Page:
Dai FC, Lee CF (2001) Frequency–volume relation and prediction of rainfallinduced landslides. Eng Geol 59(3/4):253– 266 Dai FC, Lee CF (2002a) Landslide characteristics and slope instability modelling using GIS, Lantau Island, Hong Kong. Geomorphology 42(3–4):213–228 Dai FC, Lee CF (2002b) Landslide on natural terrain—physical characteristics and susceptibility mapping in Hong Kong. Mt Res Dev 22(1):40–47 Dai FC, Lee CF, Li J, Xu ZW (2000) Assessment of landslide susceptibility on the natural terrain of Lantau Island, Hong Kong. Environ Geol 40(3):381–391 Dias EC, Zuquette LV (2004) Methodology adopted for probabilistic assessment of landslides in Ouro Preto, Brazil. In: Lacerda WA, Ehrlich M, Fontoura SAB, Sayao ASF (eds) Landslides: evaluation and stabilization. Balkema, Taylor & Francis Group, London, pp 287–292 Ercanoglu M, Gokceoglu C, Van Asch THWJ (2004) Landslide susceptibility Zoning North of Yenice (NW Turkey) by multivariate statistical techniques. Nat Hazards 32:1–23 Irigaray C (1990).Cartografía de riesgos geológicos asociados a movimientos de ladera en el sector de Colmenar (Málaga). Unpublished Postgraduate Thesis. University of Granada, 390 pp Irigaray, C (1995) Movimientos de ladera: inventario, análisis y cartografía de susceptibilidad mediante un Sistema de Información Geograáfica: Aplicación a las zonas de Colmenar(Málaga), Rute (Córdoba) y Montefrío (Granada). Unpublished PhD Thesis. University of Granada, Spain Lee S (2004) Application of likelihood ratio and logistic regression models to landslide susceptibility mapping using GIS. Environ Manage 34(2):223–232 Lee S, Min K (2001) Statistical analysis of landslide susceptibility at Yongin, Korea. Environ Geol 40:1095–1113 Ohlmacher GC, Davis JC (2003) Using multiple logistic regression and GIS technology to predict landslide hazard in northeast Kansas, USA. Eng Geol 69(3–4):331–343 Santacana N, Baeza C, Corominas J, de Paz A, Marturiá J (2003) A GISbased multivariate statistical analysis for shallow landslide susceptibility mapping in La Pobla de Lillet Area (Eastern Pyrenees, Spain). In: Chacon J, Corominas J (eds) Special issue on Landslides and GIS. Nat Hazards 30(3):281–295 Süzen ML, Doyuran V (2004a) Data driven bivariate landslide susceptibility assessment using geographical information system: a method and application to Asarsuyu catchment, Turkey. Eng Geol 71: 303–321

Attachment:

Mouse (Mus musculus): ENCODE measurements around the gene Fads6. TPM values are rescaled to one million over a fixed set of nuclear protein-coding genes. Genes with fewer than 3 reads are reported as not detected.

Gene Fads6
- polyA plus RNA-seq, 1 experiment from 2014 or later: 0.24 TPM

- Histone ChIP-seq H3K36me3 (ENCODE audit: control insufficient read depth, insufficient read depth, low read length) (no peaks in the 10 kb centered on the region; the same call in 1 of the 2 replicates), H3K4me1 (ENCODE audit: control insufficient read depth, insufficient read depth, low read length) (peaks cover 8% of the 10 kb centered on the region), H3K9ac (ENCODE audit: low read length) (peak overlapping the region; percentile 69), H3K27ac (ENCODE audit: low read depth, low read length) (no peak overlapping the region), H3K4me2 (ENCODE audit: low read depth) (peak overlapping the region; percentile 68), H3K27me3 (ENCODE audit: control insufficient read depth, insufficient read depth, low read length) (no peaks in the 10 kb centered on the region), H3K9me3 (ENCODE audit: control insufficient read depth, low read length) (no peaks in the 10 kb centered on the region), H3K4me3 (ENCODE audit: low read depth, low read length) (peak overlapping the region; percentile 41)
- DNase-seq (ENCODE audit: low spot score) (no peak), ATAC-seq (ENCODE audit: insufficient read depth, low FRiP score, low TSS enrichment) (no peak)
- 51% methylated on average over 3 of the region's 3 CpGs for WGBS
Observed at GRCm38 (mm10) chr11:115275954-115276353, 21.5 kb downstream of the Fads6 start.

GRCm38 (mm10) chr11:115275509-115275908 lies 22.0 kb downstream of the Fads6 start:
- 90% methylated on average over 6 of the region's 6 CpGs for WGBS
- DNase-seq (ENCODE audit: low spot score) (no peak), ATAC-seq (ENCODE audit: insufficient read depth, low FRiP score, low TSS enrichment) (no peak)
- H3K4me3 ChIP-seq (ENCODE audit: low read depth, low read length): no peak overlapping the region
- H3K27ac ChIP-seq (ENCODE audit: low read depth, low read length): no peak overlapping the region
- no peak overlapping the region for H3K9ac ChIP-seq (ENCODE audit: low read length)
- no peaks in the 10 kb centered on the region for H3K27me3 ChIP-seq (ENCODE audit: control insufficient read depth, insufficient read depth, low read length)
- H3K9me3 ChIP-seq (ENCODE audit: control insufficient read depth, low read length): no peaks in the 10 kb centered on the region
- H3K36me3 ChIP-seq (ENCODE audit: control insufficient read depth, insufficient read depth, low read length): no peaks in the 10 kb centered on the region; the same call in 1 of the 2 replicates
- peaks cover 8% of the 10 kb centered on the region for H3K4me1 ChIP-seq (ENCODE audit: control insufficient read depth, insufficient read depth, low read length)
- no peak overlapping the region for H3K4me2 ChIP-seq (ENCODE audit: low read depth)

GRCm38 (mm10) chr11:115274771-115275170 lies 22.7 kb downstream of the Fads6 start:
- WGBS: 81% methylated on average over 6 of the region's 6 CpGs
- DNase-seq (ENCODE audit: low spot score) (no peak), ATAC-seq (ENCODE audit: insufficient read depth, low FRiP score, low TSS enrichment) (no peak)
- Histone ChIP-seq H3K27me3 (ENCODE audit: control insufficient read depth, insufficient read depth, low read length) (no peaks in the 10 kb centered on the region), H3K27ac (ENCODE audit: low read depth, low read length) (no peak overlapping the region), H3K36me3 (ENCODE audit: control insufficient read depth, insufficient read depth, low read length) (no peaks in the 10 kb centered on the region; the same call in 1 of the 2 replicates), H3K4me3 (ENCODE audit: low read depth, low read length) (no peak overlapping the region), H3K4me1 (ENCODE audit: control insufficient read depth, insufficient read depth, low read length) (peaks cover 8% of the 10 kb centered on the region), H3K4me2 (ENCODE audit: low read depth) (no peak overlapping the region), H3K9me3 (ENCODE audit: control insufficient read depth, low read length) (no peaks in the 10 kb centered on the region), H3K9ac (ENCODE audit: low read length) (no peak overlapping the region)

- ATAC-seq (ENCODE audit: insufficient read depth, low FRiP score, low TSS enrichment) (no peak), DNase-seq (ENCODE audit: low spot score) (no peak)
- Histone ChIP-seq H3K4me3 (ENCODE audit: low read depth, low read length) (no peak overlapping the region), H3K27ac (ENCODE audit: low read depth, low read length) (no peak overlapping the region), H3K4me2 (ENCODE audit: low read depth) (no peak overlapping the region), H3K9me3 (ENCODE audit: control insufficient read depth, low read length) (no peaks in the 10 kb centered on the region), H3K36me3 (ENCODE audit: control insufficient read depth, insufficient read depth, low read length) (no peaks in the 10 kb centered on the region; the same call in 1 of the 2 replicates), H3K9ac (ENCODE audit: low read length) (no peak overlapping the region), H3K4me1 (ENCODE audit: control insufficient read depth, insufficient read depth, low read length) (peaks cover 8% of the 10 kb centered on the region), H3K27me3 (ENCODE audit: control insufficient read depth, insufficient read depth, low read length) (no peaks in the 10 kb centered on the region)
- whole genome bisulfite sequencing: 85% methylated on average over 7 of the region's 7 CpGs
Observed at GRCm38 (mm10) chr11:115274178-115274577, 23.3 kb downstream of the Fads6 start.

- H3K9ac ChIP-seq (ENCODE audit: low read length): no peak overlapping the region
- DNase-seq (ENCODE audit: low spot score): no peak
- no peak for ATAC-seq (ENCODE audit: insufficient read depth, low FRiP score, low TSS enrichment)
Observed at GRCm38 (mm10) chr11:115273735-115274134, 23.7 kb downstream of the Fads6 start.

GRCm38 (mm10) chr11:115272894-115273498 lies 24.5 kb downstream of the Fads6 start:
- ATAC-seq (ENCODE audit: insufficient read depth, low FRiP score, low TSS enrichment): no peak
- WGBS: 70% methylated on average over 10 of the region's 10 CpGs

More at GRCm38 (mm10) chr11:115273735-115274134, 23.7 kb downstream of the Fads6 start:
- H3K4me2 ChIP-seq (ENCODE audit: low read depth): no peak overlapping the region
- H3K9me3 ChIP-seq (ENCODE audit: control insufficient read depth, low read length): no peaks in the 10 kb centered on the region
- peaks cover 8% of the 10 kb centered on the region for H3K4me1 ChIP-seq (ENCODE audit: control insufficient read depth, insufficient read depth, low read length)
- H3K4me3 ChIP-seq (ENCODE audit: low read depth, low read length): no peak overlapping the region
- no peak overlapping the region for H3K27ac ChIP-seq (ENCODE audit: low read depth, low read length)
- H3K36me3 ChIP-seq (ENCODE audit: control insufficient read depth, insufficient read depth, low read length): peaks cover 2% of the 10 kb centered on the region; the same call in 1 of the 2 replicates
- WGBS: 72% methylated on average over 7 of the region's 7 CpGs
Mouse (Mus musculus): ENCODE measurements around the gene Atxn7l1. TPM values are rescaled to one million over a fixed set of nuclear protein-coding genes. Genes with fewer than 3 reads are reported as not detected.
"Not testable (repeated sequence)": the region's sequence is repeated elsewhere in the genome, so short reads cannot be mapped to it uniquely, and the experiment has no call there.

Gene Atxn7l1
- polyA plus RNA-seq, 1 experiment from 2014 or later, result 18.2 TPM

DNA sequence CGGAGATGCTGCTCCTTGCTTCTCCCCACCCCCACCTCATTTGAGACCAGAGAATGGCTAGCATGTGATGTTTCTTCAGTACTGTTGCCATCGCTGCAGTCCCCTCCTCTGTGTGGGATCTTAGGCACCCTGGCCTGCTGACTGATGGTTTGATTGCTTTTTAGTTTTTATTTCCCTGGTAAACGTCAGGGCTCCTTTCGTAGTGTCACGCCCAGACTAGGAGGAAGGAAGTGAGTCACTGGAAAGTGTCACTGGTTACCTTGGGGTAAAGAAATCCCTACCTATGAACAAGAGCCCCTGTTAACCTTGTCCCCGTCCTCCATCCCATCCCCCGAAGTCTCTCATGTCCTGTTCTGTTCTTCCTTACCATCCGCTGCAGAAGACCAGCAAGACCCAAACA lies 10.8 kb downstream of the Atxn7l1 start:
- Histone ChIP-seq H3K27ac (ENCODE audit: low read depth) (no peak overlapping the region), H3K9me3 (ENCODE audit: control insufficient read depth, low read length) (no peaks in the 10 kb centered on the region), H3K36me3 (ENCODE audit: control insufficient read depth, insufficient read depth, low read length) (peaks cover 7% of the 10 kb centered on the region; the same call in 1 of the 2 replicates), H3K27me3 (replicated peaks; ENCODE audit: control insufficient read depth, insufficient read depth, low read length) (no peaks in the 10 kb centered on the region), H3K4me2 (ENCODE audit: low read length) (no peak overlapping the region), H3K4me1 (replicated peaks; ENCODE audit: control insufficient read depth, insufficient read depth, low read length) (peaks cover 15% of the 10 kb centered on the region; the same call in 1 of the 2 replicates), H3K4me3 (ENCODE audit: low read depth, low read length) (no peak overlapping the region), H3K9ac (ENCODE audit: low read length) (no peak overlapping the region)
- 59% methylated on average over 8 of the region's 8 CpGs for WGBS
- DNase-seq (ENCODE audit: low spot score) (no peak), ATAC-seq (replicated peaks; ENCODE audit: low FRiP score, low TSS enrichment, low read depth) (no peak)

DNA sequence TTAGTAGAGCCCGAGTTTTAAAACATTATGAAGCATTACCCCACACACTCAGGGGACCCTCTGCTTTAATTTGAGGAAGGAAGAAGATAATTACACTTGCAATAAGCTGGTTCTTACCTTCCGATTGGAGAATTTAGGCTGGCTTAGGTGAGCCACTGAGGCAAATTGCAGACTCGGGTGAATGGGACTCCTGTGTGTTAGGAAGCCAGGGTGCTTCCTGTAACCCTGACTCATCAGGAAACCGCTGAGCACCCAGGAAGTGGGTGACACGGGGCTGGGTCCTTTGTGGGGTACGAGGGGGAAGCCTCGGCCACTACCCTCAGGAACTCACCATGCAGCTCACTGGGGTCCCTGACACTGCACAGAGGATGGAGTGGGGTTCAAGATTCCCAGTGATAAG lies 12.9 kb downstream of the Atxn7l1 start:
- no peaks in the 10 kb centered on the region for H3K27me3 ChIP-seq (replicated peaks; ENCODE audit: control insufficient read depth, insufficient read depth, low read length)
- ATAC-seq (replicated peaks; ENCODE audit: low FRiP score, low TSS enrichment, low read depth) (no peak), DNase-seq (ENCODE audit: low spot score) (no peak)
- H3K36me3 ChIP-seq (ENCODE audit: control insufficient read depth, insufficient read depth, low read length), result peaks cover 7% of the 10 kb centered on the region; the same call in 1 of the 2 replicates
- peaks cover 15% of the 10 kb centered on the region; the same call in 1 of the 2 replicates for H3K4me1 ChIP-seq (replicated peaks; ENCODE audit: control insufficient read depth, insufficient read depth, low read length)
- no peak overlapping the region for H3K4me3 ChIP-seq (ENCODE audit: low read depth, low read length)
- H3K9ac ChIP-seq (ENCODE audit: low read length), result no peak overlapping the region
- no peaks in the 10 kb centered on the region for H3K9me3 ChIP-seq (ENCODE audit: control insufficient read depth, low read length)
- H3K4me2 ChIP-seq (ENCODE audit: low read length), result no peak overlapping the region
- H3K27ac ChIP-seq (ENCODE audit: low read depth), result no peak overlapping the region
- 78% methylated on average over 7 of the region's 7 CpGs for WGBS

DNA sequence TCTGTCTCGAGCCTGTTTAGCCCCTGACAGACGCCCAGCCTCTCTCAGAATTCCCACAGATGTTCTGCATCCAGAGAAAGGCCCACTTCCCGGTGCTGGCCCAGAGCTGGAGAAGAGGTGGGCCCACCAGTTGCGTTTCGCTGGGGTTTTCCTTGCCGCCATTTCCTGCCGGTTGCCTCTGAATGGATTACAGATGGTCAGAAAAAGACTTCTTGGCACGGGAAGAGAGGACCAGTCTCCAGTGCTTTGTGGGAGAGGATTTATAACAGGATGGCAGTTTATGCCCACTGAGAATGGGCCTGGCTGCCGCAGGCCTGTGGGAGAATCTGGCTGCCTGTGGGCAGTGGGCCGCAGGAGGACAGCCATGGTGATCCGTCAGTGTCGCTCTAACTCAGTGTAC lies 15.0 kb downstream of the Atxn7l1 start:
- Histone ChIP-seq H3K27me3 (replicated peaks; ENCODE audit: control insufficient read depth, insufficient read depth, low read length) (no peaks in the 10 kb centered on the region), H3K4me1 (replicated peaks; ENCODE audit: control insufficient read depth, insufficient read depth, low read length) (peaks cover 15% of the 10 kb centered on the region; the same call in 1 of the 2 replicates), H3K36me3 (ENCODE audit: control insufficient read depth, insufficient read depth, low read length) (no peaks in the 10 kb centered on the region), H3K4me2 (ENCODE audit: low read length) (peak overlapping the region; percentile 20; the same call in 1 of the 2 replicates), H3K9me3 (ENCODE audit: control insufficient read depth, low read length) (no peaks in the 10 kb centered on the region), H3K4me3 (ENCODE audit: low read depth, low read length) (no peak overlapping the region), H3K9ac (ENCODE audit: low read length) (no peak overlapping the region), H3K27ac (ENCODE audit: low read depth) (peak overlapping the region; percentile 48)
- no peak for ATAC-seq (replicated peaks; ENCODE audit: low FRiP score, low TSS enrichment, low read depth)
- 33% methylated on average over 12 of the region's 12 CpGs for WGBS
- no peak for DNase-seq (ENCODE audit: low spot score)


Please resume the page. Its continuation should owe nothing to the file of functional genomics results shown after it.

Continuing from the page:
Although in most places nearly identical with exactly the same references, only at the very end two small hints are given that Chacón et al. (2006) was known to Hja. The first time the mention could not be helped because "(Irigaray 1990, 1995)" refers to unpublished Spanish language sources, which makes it highly improbable that Hja would have access to them(or might have read them). With the second mention of Chacón et al. (2006) Hja avoids citing  here i.e. copying the references for  a score of original Spanish research literature (Hja: "by many authors"). Obviously, the copying of the reference for Santacana et al (2003) and Irigaray (1990, 1995) led to a number of accents being in the wrong place in Hja. The reference for Ohlmacher and Davis (2003) is missing in Hja.